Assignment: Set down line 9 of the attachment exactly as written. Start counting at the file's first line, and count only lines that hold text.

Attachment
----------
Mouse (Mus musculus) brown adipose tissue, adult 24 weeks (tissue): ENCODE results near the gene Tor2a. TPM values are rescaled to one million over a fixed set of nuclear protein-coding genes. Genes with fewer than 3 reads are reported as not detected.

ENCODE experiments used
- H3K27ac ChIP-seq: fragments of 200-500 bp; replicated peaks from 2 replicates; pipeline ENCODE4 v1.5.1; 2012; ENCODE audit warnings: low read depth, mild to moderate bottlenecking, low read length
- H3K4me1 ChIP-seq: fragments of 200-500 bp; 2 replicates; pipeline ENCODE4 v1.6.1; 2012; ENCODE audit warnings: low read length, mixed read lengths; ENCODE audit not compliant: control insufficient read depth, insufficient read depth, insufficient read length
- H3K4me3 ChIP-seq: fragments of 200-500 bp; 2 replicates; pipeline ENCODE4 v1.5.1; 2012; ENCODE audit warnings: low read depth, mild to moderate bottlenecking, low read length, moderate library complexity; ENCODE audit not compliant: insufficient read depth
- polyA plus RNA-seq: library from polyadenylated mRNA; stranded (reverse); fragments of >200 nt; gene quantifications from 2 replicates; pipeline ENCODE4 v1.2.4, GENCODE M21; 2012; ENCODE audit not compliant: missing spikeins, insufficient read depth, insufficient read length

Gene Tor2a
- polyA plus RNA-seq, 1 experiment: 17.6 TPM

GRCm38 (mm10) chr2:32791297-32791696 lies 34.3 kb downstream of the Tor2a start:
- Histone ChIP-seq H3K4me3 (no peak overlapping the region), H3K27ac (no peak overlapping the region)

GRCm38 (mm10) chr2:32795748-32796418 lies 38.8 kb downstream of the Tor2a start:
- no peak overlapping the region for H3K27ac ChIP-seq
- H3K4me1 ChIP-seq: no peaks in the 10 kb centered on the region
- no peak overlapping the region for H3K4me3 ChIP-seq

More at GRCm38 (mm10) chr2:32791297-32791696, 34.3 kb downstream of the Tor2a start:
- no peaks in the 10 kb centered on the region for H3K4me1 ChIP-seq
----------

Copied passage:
GRCm38 (mm10) chr2:32791297-32791696 lies 34.3 kb downstream of the Tor2a start: